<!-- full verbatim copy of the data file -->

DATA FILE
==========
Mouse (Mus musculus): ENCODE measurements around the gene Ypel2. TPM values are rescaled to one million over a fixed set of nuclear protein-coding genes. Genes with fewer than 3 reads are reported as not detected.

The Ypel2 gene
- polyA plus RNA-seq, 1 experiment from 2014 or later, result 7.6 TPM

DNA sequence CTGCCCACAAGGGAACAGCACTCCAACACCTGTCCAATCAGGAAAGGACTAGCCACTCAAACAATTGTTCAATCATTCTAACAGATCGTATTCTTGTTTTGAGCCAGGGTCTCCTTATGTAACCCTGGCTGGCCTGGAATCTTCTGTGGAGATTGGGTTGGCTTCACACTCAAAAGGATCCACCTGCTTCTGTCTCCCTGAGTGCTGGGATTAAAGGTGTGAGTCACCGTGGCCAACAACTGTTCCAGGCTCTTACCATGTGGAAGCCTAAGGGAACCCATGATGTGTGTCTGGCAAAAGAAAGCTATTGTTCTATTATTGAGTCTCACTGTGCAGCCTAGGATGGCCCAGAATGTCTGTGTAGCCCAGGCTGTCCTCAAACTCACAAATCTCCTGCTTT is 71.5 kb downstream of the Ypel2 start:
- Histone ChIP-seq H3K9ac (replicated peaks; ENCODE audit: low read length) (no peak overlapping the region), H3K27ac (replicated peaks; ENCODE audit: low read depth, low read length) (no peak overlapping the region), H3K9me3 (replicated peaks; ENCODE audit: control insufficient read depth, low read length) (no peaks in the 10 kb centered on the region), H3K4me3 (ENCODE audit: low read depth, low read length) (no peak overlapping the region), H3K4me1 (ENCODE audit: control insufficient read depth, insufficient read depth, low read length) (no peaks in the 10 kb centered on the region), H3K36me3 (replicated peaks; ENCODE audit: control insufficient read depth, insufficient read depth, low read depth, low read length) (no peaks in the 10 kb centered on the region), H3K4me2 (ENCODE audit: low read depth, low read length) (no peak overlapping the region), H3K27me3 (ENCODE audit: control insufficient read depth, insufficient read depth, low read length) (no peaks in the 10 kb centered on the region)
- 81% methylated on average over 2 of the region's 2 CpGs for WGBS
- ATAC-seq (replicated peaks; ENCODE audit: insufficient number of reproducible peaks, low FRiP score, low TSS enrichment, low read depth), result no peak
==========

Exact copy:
Mouse (Mus musculus): ENCODE measurements around the gene Ypel2. TPM values are rescaled to one million over a fixed set of nuclear protein-coding genes. Genes with fewer than 3 reads are reported as not detected.

The Ypel2 gene
- polyA plus RNA-seq, 1 experiment from 2014 or later, result 7.6 TPM

DNA sequence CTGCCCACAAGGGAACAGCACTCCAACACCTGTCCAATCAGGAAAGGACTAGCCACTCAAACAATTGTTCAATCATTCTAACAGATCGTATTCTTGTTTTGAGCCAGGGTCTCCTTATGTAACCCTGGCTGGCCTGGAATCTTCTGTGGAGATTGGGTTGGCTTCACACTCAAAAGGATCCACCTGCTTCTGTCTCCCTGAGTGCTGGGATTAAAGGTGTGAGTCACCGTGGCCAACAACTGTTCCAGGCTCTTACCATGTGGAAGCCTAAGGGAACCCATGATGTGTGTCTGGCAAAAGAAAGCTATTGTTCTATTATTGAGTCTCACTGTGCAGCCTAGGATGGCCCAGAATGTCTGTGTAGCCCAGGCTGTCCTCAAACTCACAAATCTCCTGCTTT is 71.5 kb downstream of the Ypel2 start:
- Histone ChIP-seq H3K9ac (replicated peaks; ENCODE audit: low read length) (no peak overlapping the region), H3K27ac (replicated peaks; ENCODE audit: low read depth, low read length) (no peak overlapping the region), H3K9me3 (replicated peaks; ENCODE audit: control insufficient read depth, low read length) (no peaks in the 10 kb centered on the region), H3K4me3 (ENCODE audit: low read depth, low read length) (no peak overlapping the region), H3K4me1 (ENCODE audit: control insufficient read depth, insufficient read depth, low read length) (no peaks in the 10 kb centered on the region), H3K36me3 (replicated peaks; ENCODE audit: control insufficient read depth, insufficient read depth, low read depth, low read length) (no peaks in the 10 kb centered on the region), H3K4me2 (ENCODE audit: low read depth, low read length) (no peak overlapping the region), H3K27me3 (ENCODE audit: control insufficient read depth, insufficient read depth, low read length) (no peaks in the 10 kb centered on the region)
- 81% methylated on average over 2 of the region's 2 CpGs for WGBS
- ATAC-seq (replicated peaks; ENCODE audit: insufficient number of reproducible peaks, low FRiP score, low TSS enrichment, low read depth), result no peak